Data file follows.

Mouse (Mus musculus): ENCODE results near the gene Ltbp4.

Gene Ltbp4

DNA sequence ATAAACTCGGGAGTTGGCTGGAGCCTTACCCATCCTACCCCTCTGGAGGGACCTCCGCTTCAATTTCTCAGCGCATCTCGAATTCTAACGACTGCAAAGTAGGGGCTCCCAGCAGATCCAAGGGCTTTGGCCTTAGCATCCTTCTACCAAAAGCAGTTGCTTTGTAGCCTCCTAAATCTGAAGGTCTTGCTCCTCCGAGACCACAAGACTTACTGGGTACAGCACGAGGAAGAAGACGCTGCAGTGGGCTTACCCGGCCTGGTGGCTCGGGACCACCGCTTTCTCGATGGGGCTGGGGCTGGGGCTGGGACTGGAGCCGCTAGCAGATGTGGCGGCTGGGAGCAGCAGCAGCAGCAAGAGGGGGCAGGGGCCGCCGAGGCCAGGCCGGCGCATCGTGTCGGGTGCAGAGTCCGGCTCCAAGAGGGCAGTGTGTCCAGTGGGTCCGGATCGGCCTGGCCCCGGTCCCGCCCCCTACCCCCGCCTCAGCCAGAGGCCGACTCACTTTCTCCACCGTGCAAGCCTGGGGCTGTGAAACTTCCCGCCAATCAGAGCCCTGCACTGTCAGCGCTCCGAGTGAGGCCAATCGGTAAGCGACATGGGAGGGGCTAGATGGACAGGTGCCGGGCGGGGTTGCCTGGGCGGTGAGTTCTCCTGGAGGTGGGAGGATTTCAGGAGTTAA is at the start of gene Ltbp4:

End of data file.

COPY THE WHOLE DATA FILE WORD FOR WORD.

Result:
Mouse (Mus musculus): ENCODE results near the gene Ltbp4.

Gene Ltbp4

DNA sequence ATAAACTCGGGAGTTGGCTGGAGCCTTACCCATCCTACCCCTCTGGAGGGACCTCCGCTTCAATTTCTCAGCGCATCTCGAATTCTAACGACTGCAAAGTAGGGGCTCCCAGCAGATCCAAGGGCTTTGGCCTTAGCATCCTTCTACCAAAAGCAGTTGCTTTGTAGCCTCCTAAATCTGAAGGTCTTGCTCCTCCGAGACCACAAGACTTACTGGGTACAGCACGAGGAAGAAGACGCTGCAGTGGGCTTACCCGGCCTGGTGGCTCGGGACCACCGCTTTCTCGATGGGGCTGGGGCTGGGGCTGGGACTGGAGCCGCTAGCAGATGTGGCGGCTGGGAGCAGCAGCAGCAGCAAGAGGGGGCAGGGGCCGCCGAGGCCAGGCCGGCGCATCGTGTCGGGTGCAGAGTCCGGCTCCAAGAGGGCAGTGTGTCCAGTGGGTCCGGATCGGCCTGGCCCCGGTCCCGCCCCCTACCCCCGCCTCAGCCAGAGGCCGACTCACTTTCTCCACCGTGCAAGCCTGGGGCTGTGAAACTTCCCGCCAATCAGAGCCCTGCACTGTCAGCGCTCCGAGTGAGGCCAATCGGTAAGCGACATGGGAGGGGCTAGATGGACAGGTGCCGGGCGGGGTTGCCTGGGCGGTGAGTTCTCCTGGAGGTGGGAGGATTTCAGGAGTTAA is at the start of gene Ltbp4: